A Randomized Study on the Effects of Lactobacillus Brevis CD2 in the Prevention of Radio and Chemotherapy Induced Oral Mucositis in Head and Neck Cancer Patients.
Mucositis is a debilitating side effect of radio and chemotherapy treatment in oncology
patients. It is not only painful, but also can limit adequate nutritional intake and
decrease the willingness of patients to continue the treatment. Furthermore, extensive
mucositis may require additional nutritional supplementation, and narcotic analgesic
increasing the cost of the therapy. Quality of life is impaired in patients who develop
Clinically, it begins with asymptomatic redness and erythema and ultimately passing through
different stages to large acutely painful contiguous pseudomembranous lesions with
associated dysphagia and decreased oral intake. The common sites of oral mucositis are
labial, buccal, soft palate, floor of mouth, and the ventral surface of the tongue. The loss
of the epithelial cells exposes the underlying connective tissue with its associated
innervations causing pain. Oral infections, which may be due to bacterial, fungal, or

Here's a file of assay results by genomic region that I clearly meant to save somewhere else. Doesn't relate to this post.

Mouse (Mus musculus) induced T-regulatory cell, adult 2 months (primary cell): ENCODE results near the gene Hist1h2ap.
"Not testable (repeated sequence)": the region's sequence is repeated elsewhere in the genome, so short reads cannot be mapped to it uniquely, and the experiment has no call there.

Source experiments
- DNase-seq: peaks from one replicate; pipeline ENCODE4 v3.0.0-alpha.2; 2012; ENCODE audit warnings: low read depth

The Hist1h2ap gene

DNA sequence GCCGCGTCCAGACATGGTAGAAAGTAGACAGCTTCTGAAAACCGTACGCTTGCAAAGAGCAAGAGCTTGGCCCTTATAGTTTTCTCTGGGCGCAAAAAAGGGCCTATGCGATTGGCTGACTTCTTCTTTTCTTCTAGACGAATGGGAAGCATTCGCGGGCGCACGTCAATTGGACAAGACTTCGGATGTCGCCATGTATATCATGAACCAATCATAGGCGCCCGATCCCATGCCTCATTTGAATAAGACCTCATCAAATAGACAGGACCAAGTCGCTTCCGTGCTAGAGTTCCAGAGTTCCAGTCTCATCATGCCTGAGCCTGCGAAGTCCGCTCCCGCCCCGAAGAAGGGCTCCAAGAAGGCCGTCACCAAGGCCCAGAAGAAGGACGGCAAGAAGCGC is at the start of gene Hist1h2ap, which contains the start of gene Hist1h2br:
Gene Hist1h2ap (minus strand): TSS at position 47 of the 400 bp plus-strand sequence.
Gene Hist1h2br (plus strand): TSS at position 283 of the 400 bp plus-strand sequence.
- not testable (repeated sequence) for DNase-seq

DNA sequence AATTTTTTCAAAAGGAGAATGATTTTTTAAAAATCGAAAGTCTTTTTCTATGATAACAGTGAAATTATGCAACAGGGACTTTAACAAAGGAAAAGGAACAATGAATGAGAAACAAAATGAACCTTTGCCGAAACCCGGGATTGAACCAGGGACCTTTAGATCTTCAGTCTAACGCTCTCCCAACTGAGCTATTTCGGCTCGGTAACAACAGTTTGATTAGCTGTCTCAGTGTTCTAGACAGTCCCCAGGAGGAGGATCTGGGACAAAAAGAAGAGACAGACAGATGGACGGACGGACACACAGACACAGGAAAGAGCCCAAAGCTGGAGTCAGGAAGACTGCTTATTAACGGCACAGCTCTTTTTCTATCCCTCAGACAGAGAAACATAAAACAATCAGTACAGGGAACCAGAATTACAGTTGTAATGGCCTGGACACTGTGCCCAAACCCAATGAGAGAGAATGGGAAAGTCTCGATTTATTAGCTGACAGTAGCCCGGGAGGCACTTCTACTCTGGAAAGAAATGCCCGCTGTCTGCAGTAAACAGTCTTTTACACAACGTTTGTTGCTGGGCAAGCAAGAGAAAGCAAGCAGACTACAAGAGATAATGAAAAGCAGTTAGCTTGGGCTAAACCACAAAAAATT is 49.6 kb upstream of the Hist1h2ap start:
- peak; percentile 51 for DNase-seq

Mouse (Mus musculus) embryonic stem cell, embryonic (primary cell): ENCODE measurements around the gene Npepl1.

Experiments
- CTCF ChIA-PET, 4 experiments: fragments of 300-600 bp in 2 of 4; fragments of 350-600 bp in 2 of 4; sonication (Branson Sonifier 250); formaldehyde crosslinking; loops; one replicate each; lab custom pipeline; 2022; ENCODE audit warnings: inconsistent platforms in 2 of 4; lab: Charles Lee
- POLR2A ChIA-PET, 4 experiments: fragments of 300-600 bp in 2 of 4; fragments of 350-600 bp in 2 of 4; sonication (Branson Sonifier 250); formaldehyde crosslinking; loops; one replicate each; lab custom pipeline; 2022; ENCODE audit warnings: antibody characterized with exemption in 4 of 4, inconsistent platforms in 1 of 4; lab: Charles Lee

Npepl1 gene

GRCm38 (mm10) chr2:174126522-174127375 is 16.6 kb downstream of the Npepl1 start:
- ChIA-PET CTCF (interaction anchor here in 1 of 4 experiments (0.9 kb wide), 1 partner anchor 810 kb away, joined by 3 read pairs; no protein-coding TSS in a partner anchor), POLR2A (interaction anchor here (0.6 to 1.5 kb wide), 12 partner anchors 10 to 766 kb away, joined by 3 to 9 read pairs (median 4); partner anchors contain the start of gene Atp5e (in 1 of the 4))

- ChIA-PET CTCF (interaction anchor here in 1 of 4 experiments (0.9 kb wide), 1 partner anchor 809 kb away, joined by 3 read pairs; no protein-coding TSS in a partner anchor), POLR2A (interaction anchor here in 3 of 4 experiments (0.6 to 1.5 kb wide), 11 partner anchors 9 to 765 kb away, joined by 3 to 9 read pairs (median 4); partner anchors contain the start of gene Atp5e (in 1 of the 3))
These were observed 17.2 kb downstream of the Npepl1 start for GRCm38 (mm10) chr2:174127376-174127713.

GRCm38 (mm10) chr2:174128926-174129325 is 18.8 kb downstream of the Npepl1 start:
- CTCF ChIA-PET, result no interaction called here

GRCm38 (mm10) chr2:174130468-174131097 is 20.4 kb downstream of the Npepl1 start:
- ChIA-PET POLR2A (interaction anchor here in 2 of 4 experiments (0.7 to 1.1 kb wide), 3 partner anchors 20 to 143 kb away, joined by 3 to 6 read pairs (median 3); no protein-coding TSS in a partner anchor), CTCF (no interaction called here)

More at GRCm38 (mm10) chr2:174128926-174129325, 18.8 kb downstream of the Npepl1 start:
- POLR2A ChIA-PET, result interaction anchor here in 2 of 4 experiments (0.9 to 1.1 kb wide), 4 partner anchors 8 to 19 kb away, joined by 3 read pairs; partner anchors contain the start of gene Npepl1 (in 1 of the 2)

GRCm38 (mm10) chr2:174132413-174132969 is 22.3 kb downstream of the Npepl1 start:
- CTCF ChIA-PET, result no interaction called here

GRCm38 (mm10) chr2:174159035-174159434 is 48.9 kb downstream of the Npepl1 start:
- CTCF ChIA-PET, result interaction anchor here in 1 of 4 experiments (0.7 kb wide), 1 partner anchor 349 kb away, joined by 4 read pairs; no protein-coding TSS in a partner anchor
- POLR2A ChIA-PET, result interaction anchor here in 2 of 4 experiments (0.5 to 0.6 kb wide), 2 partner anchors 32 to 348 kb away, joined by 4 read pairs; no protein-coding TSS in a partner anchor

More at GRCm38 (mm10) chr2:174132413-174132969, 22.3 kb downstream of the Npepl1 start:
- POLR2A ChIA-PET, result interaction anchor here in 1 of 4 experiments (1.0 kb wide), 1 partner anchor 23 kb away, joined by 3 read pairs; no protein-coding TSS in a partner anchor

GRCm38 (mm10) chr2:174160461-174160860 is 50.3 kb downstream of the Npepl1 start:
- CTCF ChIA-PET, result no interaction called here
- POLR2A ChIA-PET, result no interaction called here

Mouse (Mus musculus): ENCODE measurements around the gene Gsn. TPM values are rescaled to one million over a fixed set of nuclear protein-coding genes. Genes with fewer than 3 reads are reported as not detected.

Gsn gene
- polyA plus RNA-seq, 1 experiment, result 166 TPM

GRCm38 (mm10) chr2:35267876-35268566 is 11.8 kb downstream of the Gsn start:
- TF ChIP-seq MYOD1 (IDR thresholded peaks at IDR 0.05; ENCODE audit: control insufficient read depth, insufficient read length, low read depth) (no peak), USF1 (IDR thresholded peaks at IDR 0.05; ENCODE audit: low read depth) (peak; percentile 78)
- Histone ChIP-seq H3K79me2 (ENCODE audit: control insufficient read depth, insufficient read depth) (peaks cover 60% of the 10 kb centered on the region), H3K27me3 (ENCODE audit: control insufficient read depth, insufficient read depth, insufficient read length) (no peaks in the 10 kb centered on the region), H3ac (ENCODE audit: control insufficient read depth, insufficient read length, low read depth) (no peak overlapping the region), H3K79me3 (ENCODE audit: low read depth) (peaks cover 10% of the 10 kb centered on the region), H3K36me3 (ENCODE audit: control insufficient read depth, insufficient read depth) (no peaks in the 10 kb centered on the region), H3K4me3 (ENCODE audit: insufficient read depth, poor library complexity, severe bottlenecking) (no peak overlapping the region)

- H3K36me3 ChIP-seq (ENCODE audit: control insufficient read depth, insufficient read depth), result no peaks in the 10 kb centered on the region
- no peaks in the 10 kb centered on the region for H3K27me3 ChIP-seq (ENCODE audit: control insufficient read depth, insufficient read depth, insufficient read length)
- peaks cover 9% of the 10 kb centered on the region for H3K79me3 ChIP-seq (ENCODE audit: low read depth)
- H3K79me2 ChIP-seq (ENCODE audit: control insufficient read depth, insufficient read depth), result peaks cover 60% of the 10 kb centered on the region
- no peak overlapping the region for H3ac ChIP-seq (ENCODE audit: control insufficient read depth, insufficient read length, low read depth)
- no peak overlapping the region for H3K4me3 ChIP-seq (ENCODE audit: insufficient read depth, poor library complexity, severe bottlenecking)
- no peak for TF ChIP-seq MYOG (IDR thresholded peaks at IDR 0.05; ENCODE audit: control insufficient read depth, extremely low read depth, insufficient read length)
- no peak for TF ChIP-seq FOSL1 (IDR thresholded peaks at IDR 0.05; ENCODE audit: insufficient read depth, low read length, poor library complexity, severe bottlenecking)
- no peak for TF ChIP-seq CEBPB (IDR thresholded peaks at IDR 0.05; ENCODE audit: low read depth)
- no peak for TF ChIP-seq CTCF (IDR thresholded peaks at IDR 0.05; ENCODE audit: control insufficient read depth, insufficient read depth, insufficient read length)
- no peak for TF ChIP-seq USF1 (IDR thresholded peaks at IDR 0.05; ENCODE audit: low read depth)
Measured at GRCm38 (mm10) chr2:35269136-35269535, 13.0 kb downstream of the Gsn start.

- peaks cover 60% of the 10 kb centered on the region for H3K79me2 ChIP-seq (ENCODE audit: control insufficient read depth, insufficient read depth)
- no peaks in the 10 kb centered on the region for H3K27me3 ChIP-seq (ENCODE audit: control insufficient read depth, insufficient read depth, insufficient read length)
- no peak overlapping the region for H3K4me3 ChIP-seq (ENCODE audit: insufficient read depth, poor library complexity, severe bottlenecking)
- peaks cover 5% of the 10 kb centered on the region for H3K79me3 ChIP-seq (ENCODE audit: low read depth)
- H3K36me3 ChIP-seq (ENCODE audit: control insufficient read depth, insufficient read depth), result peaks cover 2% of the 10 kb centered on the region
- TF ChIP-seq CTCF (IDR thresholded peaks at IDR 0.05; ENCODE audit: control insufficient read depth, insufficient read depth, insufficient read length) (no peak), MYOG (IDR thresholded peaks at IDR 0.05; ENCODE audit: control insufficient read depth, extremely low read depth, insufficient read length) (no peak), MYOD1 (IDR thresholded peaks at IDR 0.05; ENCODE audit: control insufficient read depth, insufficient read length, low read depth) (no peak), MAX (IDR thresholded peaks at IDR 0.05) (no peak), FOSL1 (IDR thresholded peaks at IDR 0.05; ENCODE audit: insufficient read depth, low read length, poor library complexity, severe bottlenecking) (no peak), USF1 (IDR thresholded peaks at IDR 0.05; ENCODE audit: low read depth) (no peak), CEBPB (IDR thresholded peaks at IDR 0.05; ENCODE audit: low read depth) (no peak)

viruses may further exacerbate the mucositis as well as lead to systemic infections.
Treatment and prevention of therapy related mucositis is essential; unfortunately, the
efficacy and safety of most of the regimen used have not been clearly established.
Prophylactic measures employed are use of: chlorhexidine, saline rinses, soda bicarbonate
rinses, acyclovir, and ice. For treatment of mucositis and its associated pain local
anesthetic, diphenhydramine, nystatin, or sucralfate are used alone or in combination as
mouthwash. Oral or parenteral narcotics are also used for pain relief.
There is a clear need for new therapeutic options for oral mucositis.
Allocation: Randomized, Endpoint Classification: Safety/Efficacy Study, Intervention Model: Parallel Assignment, Masking: Open Label, Primary Purpose: Prevention
incidence of grade III/IV mucositis
Evaluation of the grade III and IV mucositis incidence in patients undergoing chemo-radiotherapy and taking CD#2 or standard therapy (bicarbonate sodium mouthwash)
Vitaliana De Sanctis, PhD
Sant'Andrea Hospital - Radiotherapy Unit
Ethics Committee, Italy ':'